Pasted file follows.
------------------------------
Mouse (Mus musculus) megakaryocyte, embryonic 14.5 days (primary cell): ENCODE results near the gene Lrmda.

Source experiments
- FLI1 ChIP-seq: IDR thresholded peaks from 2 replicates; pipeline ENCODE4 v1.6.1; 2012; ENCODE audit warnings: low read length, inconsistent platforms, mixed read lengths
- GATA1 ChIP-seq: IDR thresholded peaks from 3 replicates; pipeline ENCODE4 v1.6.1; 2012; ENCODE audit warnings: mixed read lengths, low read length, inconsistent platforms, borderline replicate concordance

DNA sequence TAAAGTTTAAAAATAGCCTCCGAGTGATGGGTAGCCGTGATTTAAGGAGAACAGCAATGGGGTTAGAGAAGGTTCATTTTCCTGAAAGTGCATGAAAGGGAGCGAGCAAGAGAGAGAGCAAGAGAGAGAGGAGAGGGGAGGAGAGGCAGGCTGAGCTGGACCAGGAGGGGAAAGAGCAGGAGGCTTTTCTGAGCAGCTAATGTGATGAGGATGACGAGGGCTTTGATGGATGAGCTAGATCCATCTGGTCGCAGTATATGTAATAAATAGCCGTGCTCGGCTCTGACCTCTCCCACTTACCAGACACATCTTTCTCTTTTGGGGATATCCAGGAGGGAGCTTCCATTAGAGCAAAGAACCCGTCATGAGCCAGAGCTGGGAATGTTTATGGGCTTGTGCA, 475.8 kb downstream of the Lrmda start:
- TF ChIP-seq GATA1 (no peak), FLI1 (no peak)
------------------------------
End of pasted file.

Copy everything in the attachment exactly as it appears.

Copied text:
Mouse (Mus musculus) megakaryocyte, embryonic 14.5 days (primary cell): ENCODE results near the gene Lrmda.

Source experiments
- FLI1 ChIP-seq: IDR thresholded peaks from 2 replicates; pipeline ENCODE4 v1.6.1; 2012; ENCODE audit warnings: low read length, inconsistent platforms, mixed read lengths
- GATA1 ChIP-seq: IDR thresholded peaks from 3 replicates; pipeline ENCODE4 v1.6.1; 2012; ENCODE audit warnings: mixed read lengths, low read length, inconsistent platforms, borderline replicate concordance

DNA sequence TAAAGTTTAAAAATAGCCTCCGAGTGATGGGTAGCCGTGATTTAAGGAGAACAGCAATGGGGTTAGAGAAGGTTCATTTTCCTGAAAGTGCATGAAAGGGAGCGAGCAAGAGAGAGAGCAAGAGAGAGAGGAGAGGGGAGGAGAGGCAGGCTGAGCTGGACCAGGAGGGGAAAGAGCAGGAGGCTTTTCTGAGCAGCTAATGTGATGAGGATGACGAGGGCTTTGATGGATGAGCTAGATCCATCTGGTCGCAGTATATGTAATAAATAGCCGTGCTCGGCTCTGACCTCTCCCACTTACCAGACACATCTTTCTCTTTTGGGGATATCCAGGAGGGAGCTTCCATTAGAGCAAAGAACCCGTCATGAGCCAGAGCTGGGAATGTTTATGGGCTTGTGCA, 475.8 kb downstream of the Lrmda start:
- TF ChIP-seq GATA1 (no peak), FLI1 (no peak)